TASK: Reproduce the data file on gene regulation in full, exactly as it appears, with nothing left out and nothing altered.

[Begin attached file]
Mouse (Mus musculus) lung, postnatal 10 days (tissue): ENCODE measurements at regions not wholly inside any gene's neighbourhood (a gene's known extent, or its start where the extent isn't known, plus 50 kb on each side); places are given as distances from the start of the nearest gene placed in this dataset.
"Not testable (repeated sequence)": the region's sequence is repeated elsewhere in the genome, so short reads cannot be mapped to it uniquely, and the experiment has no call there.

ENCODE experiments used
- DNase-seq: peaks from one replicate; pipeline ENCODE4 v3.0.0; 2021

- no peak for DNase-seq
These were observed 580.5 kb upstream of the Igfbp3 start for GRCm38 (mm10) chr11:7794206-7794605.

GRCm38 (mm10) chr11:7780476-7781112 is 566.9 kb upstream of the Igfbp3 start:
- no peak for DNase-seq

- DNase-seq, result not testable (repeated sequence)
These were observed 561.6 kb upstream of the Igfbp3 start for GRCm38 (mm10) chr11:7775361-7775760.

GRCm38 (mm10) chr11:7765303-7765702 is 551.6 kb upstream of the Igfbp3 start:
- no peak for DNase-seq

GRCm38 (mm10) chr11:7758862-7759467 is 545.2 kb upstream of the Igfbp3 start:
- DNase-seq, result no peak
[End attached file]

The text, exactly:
Mouse (Mus musculus) lung, postnatal 10 days (tissue): ENCODE measurements at regions not wholly inside any gene's neighbourhood (a gene's known extent, or its start where the extent isn't known, plus 50 kb on each side); places are given as distances from the start of the nearest gene placed in this dataset.
"Not testable (repeated sequence)": the region's sequence is repeated elsewhere in the genome, so short reads cannot be mapped to it uniquely, and the experiment has no call there.

ENCODE experiments used
- DNase-seq: peaks from one replicate; pipeline ENCODE4 v3.0.0; 2021

- no peak for DNase-seq
These were observed 580.5 kb upstream of the Igfbp3 start for GRCm38 (mm10) chr11:7794206-7794605.

GRCm38 (mm10) chr11:7780476-7781112 is 566.9 kb upstream of the Igfbp3 start:
- no peak for DNase-seq

- DNase-seq, result not testable (repeated sequence)
These were observed 561.6 kb upstream of the Igfbp3 start for GRCm38 (mm10) chr11:7775361-7775760.

GRCm38 (mm10) chr11:7765303-7765702 is 551.6 kb upstream of the Igfbp3 start:
- no peak for DNase-seq

GRCm38 (mm10) chr11:7758862-7759467 is 545.2 kb upstream of the Igfbp3 start:
- DNase-seq, result no peak